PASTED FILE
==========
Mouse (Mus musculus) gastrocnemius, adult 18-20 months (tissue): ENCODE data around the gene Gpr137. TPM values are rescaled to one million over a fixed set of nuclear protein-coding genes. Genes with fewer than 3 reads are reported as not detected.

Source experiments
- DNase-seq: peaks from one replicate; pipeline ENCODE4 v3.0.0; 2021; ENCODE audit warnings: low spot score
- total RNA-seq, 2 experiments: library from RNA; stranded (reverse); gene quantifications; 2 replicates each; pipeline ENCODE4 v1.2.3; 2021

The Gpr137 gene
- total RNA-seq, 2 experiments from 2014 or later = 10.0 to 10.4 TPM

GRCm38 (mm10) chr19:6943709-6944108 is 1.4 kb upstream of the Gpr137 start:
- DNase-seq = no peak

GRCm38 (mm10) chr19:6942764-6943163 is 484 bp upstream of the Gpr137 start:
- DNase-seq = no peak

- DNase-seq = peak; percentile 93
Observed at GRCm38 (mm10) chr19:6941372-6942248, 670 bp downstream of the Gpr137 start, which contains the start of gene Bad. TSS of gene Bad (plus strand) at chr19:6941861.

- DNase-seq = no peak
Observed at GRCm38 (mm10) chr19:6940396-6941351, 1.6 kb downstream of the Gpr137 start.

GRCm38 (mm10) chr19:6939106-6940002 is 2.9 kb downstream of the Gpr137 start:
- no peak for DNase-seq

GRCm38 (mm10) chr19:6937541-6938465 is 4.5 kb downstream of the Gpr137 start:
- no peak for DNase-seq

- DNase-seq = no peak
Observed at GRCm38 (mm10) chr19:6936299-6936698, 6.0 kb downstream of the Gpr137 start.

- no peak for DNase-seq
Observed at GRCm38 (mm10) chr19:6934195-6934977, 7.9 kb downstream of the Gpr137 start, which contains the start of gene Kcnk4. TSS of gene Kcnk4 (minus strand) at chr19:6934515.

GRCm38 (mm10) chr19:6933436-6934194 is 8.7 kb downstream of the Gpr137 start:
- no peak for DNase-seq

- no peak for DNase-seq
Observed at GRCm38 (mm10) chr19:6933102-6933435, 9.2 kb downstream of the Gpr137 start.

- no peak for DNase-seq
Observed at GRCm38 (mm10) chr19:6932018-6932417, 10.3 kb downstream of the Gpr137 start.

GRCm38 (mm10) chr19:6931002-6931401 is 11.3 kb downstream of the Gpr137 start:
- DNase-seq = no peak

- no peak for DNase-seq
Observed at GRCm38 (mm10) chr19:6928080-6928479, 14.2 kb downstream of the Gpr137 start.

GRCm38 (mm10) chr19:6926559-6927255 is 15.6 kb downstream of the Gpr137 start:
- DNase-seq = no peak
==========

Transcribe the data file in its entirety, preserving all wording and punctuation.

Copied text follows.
Mouse (Mus musculus) gastrocnemius, adult 18-20 months (tissue): ENCODE data around the gene Gpr137. TPM values are rescaled to one million over a fixed set of nuclear protein-coding genes. Genes with fewer than 3 reads are reported as not detected.

Source experiments
- DNase-seq: peaks from one replicate; pipeline ENCODE4 v3.0.0; 2021; ENCODE audit warnings: low spot score
- total RNA-seq, 2 experiments: library from RNA; stranded (reverse); gene quantifications; 2 replicates each; pipeline ENCODE4 v1.2.3; 2021

The Gpr137 gene
- total RNA-seq, 2 experiments from 2014 or later = 10.0 to 10.4 TPM

GRCm38 (mm10) chr19:6943709-6944108 is 1.4 kb upstream of the Gpr137 start:
- DNase-seq = no peak

GRCm38 (mm10) chr19:6942764-6943163 is 484 bp upstream of the Gpr137 start:
- DNase-seq = no peak

- DNase-seq = peak; percentile 93
Observed at GRCm38 (mm10) chr19:6941372-6942248, 670 bp downstream of the Gpr137 start, which contains the start of gene Bad. TSS of gene Bad (plus strand) at chr19:6941861.

- DNase-seq = no peak
Observed at GRCm38 (mm10) chr19:6940396-6941351, 1.6 kb downstream of the Gpr137 start.

GRCm38 (mm10) chr19:6939106-6940002 is 2.9 kb downstream of the Gpr137 start:
- no peak for DNase-seq

GRCm38 (mm10) chr19:6937541-6938465 is 4.5 kb downstream of the Gpr137 start:
- no peak for DNase-seq

- DNase-seq = no peak
Observed at GRCm38 (mm10) chr19:6936299-6936698, 6.0 kb downstream of the Gpr137 start.

- no peak for DNase-seq
Observed at GRCm38 (mm10) chr19:6934195-6934977, 7.9 kb downstream of the Gpr137 start, which contains the start of gene Kcnk4. TSS of gene Kcnk4 (minus strand) at chr19:6934515.

GRCm38 (mm10) chr19:6933436-6934194 is 8.7 kb downstream of the Gpr137 start:
- no peak for DNase-seq

- no peak for DNase-seq
Observed at GRCm38 (mm10) chr19:6933102-6933435, 9.2 kb downstream of the Gpr137 start.

- no peak for DNase-seq
Observed at GRCm38 (mm10) chr19:6932018-6932417, 10.3 kb downstream of the Gpr137 start.

GRCm38 (mm10) chr19:6931002-6931401 is 11.3 kb downstream of the Gpr137 start:
- DNase-seq = no peak

- no peak for DNase-seq
Observed at GRCm38 (mm10) chr19:6928080-6928479, 14.2 kb downstream of the Gpr137 start.

GRCm38 (mm10) chr19:6926559-6927255 is 15.6 kb downstream of the Gpr137 start:
- DNase-seq = no peak